RISING A&E visits are seeing hospital staff struggle to meet waiting times, despite the summer being a traditionally quieter period, health officials have warned.
A key waiting time target was not met by the county’s hospital authority from April to June, leaving almost 3,000 patients waiting over four hours.
There were 16,749 visits to A&E in April and May, 2.8 per cent up on 16,296 seen in the same period last year and six per cent up on 15,808 in 2012.
Oxfordshire Clinical Commissioning Group’s (OCCG) interim director of delivery and localities Regina Shakespeare said: “We are in summer and so we are struggling to understand and to find supported trends or particular themes that will explain this.”
She said the rise in numbers was “very unusual” adding: “It is almost as if it has become even more difficult.”
Getting patients to specialist doctors and testing equipment quicker is vital at Oxford’s John Radcliffe and Banbury’s Horton General hospitals, she said.
Ms Shakespeare added: “The truth is that our patients find it convenient and reassuring to attend A&E in increasing numbers year on year. We simply accept that is the case.”
But she said: “I am very pleased to see we have some green shoots of recovery.”
Oxford University Hospitals NHS Trust – which runs the hospitals – hit the four-hour target in just one of the three weeks to July 20.
This meant 559 people who attended were not discharged, admitted or transferred within four hours of arrival and 7,196 were, equating to about 90 per cent of patients – the target is at least 95 per cent.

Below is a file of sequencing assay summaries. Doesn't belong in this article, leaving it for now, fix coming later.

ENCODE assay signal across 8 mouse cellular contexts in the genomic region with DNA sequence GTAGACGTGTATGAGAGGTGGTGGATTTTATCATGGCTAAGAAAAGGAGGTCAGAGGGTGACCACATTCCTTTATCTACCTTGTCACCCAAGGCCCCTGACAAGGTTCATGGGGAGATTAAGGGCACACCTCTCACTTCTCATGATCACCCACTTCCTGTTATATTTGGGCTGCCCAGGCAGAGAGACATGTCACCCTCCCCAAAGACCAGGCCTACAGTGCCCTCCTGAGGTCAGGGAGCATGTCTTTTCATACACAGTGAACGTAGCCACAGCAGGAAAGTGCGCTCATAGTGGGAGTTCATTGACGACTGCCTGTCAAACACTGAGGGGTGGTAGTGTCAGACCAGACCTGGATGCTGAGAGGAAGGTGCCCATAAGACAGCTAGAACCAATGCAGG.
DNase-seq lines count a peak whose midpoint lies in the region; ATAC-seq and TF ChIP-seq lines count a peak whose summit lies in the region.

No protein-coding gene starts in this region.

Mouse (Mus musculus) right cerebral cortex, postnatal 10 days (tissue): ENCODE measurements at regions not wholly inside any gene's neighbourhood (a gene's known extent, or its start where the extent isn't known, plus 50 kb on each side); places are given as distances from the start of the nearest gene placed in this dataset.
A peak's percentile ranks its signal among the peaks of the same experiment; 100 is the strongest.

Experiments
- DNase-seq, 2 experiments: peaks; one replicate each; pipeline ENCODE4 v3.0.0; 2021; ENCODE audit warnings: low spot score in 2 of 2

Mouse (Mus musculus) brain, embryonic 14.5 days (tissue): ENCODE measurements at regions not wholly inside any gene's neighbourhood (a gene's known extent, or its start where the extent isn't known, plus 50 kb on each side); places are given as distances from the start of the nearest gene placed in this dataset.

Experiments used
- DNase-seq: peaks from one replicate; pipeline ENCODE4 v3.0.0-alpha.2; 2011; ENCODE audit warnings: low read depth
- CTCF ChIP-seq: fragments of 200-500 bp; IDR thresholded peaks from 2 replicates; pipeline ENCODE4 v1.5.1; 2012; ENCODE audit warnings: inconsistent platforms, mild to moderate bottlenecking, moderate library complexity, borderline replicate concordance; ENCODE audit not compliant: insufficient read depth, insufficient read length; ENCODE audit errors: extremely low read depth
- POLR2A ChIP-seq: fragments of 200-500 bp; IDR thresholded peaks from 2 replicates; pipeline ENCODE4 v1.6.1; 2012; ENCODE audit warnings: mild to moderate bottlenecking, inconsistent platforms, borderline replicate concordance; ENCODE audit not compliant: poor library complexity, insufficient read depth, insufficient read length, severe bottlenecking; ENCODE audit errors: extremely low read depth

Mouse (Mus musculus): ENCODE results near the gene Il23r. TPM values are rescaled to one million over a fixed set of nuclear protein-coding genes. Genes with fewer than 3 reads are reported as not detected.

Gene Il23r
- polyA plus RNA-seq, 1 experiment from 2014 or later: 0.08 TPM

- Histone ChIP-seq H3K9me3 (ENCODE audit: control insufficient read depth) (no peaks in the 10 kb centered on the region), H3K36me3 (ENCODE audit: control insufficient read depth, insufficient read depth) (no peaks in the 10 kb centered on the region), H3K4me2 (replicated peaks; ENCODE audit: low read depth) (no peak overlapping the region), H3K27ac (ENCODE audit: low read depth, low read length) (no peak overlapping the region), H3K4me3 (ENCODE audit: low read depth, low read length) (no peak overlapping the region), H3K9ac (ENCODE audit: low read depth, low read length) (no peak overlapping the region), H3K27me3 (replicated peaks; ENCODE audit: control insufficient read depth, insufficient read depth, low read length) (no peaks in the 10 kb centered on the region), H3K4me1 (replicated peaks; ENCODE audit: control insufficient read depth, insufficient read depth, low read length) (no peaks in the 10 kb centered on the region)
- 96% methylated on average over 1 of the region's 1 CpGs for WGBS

A total 2,950 visits were not seen within four hours from April to June.
City GP and board member Dr David Chapman said of the “peculiar” rise: “It is very interesting that the summer is a busy time whereas our belief is that, actually, it shouldn’t be.”
Urgent care lead for OCCG Dr Andrew Burnett said at yesterday’s board meeting that sports injuries, A&E staff holidays and the county’s ageing population with more complex conditions could be behind the increase.
Board member Dr Julie Anderson said referrals by the NHS 111 phone advice service added to pressure, though Dr Burnett said it was working well overall.
Clinical chairman and city GP Dr Joe McManners said summer students and visitors were more likely to use A&E. And Dr Paul Park said a “lack of uptake” of the Oxfordshire Care Summary by GPs and A&E to electronically share patient records should be examined.
But Rachel Coney, chief executive of Healthwatch Oxfordshire, the official NHS watchdog, said the repeated failures were “clearly unacceptable”.
She said: “Local people have the right to services that meet the core promises and pledges about NHS care set out in the NHS Constitution.”
Hospital trust clinical director Dr James Price said A&E has been “busier than ever”.
He said: “Our teams prioritise the provision of safe, effective, dignified care for patients.
“We have made further changes to enhance patient care, including environmental improvements, recruitment of additional senior clinical staff, opening of additi-onal capacity and improved access to tests such as CT scanning.”
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